Colors and Temperatures of Stars

Now, let’s find some stars that have a different color than usual.

Can you find any stars that have some unusual color, different from white, yellow, silver?

If you would like to point it out to the rest of us, raise your hand so that I can give you a light pointer.

Demonstrate pointer. Have several volunteers point out stars of different colors. For each volunteer, ask...

What color does that star seem to you?

Yes, there are stars of many different colors.

Why do you think the stars shine with different colors? [Accept a few answers.]

Most of the stars we see are big balls of hot, glowing gas. But all fires are not the same temperature and similarly, not all stars are the same temperature. For that reason they are different colors.

Which stars do you think are hotter: the yellow or the red stars? Raise your hand if you think the yellow stars are hotter. . . . Raise your hand if you think the red stars are hotter. . . .

Let’s do an experiment to find out: Here I have a regular white light bulb which gives off light from a hot metal wire. I can regulate its temperature.

Turn on white bulb in the center and vary brightness to demonstrate. Make sure that everyone can see the light bulb directly.

You may need to move a little so that you can see the wire inside the light bulb. Right now, it is the hottest I can make it.

What color is it? [White.]

Start dimming slowly.

I’ll cool it off a little.

What color is it now? [Yellow.] . . . and I cool it off more . . . [Orange.]

. . . and just when it’s about to die out . . . [Red, then black.]

Start making it brighter again slowly.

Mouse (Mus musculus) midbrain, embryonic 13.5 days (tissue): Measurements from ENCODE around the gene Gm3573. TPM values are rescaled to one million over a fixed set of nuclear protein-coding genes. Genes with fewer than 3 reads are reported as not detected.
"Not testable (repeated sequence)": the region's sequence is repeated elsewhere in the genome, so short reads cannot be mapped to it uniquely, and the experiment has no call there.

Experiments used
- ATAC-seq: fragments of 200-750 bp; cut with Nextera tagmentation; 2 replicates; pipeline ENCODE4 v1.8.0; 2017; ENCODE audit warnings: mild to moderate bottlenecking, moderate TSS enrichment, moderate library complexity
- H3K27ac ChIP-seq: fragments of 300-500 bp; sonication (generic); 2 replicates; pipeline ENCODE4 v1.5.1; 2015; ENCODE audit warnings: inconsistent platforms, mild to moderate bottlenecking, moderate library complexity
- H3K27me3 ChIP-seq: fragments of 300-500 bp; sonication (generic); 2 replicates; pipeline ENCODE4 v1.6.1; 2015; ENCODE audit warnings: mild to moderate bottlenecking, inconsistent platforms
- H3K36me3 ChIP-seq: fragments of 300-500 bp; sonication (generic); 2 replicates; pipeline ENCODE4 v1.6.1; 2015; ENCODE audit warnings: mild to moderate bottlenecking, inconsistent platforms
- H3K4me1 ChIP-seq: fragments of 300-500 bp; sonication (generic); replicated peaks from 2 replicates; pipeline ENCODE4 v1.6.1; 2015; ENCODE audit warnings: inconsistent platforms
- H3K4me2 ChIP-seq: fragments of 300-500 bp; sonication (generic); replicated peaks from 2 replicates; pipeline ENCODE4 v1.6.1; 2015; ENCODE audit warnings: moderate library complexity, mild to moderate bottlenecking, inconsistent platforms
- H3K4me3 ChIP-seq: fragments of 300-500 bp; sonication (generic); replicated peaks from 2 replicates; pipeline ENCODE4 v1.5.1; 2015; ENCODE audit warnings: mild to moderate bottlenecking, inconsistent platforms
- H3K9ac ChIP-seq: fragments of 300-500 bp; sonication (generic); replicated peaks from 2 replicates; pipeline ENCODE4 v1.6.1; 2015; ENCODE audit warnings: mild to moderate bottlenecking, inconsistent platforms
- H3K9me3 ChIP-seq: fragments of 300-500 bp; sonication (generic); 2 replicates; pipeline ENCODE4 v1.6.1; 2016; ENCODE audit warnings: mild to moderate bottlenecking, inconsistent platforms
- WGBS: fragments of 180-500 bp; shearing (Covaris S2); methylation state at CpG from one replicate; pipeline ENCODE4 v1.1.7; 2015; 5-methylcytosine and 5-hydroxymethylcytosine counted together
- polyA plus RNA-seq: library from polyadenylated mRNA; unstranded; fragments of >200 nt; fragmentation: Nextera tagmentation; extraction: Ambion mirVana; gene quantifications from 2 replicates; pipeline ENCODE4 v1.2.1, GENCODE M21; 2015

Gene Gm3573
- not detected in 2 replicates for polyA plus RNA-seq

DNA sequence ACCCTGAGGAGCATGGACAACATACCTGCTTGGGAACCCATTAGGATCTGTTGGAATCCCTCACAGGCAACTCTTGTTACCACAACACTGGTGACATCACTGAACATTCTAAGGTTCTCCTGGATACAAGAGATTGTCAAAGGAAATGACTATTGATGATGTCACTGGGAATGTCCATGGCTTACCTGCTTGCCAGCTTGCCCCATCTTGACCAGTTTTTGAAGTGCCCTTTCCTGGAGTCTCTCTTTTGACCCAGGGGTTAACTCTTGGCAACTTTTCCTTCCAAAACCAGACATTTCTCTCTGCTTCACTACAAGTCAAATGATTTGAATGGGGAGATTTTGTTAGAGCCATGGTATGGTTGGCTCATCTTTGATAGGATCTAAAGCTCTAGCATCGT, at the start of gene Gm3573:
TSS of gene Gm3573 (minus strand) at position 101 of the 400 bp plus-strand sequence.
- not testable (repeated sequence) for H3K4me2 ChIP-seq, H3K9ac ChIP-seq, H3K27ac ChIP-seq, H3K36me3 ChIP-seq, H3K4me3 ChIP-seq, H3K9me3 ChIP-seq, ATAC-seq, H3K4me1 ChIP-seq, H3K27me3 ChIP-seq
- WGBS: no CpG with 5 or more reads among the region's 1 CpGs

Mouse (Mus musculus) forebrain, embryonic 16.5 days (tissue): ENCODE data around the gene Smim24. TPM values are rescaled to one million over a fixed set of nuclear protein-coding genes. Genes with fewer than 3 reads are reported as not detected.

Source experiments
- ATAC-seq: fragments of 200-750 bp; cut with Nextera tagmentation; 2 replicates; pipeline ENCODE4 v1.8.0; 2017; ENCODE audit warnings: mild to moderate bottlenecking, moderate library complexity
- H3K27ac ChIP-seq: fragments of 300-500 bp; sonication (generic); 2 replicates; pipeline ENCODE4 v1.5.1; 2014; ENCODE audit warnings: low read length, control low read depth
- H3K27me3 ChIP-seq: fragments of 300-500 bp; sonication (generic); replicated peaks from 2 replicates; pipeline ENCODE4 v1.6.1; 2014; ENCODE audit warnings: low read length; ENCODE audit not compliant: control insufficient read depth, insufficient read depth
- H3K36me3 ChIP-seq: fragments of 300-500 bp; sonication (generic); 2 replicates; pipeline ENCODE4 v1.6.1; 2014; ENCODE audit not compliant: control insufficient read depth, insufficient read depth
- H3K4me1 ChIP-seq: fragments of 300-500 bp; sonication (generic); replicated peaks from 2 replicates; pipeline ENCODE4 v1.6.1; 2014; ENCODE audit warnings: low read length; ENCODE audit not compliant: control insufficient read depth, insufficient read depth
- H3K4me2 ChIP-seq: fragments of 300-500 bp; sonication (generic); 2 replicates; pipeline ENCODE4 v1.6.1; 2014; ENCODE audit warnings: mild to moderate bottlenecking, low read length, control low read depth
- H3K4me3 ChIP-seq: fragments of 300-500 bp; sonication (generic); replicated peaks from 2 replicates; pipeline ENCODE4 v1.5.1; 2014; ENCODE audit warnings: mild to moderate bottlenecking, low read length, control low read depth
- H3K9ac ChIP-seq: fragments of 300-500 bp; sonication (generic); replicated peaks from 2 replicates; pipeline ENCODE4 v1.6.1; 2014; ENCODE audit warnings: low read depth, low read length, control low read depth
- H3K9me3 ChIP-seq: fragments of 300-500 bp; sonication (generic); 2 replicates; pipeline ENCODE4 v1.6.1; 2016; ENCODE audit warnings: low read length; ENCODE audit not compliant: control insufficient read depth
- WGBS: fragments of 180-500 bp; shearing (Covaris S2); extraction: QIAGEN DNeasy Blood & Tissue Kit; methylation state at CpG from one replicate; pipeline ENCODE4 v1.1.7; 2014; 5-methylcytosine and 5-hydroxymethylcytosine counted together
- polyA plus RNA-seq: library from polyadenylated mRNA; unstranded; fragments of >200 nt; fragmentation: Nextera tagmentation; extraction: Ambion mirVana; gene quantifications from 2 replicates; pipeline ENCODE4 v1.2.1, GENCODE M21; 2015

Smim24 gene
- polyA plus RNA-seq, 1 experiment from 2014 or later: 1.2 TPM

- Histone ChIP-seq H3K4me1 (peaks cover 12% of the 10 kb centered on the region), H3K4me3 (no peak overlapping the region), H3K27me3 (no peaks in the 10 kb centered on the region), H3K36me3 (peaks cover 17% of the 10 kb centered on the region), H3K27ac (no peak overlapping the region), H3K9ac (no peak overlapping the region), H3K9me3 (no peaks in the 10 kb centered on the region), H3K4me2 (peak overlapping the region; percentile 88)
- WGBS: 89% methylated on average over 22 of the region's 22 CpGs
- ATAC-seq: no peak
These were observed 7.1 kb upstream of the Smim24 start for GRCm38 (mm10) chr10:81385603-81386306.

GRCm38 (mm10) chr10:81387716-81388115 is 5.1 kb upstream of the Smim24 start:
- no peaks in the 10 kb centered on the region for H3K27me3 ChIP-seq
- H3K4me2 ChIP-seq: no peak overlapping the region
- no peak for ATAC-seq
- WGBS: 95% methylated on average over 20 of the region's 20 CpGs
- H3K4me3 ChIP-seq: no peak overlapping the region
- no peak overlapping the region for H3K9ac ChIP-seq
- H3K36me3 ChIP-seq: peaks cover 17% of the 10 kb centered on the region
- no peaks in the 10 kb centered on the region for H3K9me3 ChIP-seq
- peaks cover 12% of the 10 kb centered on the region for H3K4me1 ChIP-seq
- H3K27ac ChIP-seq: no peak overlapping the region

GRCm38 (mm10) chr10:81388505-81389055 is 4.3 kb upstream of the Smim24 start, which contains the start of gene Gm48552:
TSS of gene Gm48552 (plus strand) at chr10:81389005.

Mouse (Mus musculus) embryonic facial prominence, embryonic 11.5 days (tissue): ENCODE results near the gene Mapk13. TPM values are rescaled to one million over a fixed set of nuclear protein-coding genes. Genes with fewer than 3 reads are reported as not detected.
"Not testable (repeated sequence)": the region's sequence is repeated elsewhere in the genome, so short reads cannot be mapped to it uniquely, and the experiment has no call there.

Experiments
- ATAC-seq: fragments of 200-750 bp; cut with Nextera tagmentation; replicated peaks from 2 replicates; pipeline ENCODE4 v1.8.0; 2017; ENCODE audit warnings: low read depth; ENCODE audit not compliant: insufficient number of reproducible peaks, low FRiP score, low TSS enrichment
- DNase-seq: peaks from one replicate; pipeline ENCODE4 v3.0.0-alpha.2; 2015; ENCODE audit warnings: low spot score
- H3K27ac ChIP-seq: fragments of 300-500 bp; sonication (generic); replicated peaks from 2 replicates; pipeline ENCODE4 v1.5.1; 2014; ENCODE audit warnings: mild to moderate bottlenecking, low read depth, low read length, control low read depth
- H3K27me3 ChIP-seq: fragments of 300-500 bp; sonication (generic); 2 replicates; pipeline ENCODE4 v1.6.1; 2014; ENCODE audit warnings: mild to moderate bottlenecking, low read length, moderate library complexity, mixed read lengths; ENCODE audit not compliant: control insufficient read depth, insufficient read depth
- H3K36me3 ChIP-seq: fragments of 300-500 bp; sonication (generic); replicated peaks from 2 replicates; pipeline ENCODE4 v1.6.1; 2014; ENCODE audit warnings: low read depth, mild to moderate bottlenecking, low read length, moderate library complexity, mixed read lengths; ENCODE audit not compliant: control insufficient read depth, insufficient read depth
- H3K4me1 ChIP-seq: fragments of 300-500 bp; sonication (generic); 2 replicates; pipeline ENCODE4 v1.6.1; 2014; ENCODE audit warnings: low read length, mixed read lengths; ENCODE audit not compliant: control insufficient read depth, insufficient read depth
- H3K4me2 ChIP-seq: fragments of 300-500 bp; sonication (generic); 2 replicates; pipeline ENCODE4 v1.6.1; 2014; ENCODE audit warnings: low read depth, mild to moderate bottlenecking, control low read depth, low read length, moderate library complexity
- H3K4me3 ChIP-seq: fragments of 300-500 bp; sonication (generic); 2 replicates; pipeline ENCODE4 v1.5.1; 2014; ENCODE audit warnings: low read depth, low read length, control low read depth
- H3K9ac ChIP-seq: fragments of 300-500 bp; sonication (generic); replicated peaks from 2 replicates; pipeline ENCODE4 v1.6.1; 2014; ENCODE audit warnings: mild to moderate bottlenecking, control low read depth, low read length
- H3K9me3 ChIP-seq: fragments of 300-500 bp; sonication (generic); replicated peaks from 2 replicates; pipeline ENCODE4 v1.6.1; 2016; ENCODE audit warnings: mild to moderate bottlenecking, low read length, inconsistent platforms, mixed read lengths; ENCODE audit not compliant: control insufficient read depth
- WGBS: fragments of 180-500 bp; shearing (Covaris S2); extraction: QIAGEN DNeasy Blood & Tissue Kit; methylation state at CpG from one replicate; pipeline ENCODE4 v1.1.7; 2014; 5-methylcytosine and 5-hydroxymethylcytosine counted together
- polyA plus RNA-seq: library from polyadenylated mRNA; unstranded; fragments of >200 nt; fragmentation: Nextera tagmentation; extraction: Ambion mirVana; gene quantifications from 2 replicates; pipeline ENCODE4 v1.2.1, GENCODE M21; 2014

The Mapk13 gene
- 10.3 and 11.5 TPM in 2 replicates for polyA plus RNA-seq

If we slowly make it hotter again, what colors does it get? [Red . . . orange . . . yellow . . . white.] Of all these colors, what color are the hottest stars? [White.] And the coolest? [Red.] Which stars are hotter than red but cooler than white? [Orange and yellow.]

There are stars that are even hotter than the white stars. If I could make the light bulb hotter it would turn bluish and then maybe even purplish.

Have you ever seen a blue fire? [On the gas stove, an oxyacetylene torch.]

Blue fires are very, very hot.

On the other hand, have you seen the dying cinders in a fireplace? [They look very red.]


Red stars are usually less than 4,000° Celsius (7,000° F.),

blue stars are usually above 10,000° Celsius (18,000° F.),

and medium hot stars like our Sun are 5,000–6,000° Celsius (roughly 10,000° F.) — all surface temperatures. Temperatures in the centers of stars are millions of degrees!

Similarly with the stars, the blue stars are very hot and the red stars are the coolest, even though they’re still very hot!

Stars, like all fires, also cool off with time.

What will happen to the color of a blue star as it cools off? [It will turn from blue to bluish-white, to white, to yellow, to orange, to red, and finally to black.]

What color is the closest star to us? [Yellow.] What’s the name of that star? [The Sun.] The Sun is an average yellow star. Do you think the Sun will always be yellow? [No. It will cool off and become orange, then red.]

Billions of years from now, our sun will become a red star and things might look very different on Earth. Let’s take a look at what things might look like when that happens.

Turn on red light to flood the planetarium, all other lights out.

Alternative use the incandescent movie.